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Science Evolution and Creationism
sedimentary rocks (where deposits of oil and natural gas are found) as having resulted from a single flood, they would certainly favor the idea of such a flood, but they do not. Instead, petroleum geologists agree with other geologists that sedimentary rocks are the products of billions of years of Earth’s history. Indeed, petroleum geologists have been pioneers in the recognition of fossil deposits that were formed over millions of years in such environments as meandering rivers, deltas, sandy barrier beaches, and coral reefs.
The arguments of creationists reverse the scientific process. They begin with an explanation that they are unwilling to alter — that supernatural forces have shaped biological or Earth systems — rejecting the basic requirements of science that hypotheses must be restricted to testable natural explanations. Their beliefs cannot be tested, modified, or rejected by scientific means and thus cannot be a part of the processes of science.
The pressure to downplay evolution or emphasizenonscientific alternatives in public schoolscompromises science education.
Despite the lack of scientific evidence for creationist positions, some advocates continue to demand that various forms of creationism be taught together with or in place of evolution in science classes. Many teachers are under considerable pressure from policy makers, school administrators, parents, and students to downplay or eliminate the teaching of evolution. As a result, many U.S. students lack access to information and ideas that are both integral to modern science and essential for making informed, evidence-based decisions about their own lives and our collective future.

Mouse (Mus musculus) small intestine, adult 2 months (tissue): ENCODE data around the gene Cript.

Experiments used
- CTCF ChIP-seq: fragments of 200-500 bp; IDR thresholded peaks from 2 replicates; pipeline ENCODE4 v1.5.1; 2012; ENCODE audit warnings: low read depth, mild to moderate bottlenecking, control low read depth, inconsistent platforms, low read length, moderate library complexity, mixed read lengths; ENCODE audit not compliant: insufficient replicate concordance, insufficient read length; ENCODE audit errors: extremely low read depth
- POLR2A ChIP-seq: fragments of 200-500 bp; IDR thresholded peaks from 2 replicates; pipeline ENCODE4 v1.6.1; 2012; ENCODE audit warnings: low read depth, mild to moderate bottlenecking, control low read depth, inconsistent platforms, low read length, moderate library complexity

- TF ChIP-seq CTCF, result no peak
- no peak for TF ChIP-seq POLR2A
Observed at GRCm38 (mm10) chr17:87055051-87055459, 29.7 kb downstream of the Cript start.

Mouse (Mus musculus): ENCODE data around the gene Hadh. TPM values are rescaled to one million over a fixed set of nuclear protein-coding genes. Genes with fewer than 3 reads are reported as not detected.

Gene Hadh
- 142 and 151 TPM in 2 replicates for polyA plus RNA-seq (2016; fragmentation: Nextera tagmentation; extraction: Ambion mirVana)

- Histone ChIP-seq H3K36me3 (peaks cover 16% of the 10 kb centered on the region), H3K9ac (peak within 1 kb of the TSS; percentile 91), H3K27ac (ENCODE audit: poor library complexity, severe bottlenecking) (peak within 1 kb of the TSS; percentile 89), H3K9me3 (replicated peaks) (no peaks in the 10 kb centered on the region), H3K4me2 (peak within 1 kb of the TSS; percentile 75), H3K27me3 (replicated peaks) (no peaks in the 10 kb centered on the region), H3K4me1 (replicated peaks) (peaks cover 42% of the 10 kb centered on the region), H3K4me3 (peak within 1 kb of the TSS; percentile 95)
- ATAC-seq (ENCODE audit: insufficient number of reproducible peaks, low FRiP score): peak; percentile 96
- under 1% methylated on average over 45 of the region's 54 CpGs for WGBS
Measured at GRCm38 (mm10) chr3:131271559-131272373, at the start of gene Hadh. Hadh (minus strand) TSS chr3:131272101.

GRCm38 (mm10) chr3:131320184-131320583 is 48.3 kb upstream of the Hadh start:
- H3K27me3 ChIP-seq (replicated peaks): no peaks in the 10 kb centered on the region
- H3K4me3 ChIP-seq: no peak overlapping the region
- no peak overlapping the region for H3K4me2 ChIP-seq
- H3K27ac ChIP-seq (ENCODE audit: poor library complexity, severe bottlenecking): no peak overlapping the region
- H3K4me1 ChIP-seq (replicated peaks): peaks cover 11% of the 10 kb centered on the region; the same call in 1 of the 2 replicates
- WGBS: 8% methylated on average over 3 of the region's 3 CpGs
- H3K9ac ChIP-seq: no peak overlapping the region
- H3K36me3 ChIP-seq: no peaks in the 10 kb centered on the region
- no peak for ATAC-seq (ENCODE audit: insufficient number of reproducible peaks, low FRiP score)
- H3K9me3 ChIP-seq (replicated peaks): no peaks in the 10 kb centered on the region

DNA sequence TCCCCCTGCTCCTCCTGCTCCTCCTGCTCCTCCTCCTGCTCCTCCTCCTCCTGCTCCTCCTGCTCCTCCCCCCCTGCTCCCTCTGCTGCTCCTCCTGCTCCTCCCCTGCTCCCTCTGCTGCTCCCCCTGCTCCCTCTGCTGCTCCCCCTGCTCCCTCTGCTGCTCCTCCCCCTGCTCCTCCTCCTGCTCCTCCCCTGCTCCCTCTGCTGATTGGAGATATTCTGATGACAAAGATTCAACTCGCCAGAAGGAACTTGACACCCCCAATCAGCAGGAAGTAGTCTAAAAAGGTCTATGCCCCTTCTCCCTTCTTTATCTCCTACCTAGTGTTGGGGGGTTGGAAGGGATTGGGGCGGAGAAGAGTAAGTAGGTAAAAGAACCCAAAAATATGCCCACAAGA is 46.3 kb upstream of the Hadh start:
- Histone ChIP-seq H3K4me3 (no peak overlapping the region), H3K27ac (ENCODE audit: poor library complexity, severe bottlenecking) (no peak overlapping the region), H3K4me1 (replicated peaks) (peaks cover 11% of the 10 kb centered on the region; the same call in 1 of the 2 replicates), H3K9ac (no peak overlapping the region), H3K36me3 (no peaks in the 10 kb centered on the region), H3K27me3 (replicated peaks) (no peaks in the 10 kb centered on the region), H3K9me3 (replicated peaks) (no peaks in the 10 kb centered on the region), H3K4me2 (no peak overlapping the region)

Regardless of the careers that they ultimately select, to succeed in today’s scientifically and technologically sophisticated world, all students need a sound education in science. Many of today’s fast-growing and high-paying jobs require a familiarity with the core concepts, applications, and implications of science. To make informed decisions about public policies, people need to know how scientific evidence supports those policies and whether that evidence was gathered using well-established scientific practice and principles. Learning about evolution is an excellent way to help students understand the nature, processes, and limits of science in addition to concepts about this fundamentally important contribution to scientific knowledge.
Given the importance of science in all aspects of modern life, the science curriculum should not be undermined with nonscientific material. Teaching creationist ideas in science classes confuses what constitutes science and what does not. It compromises the objectives of public education and the goal of a high-quality science education.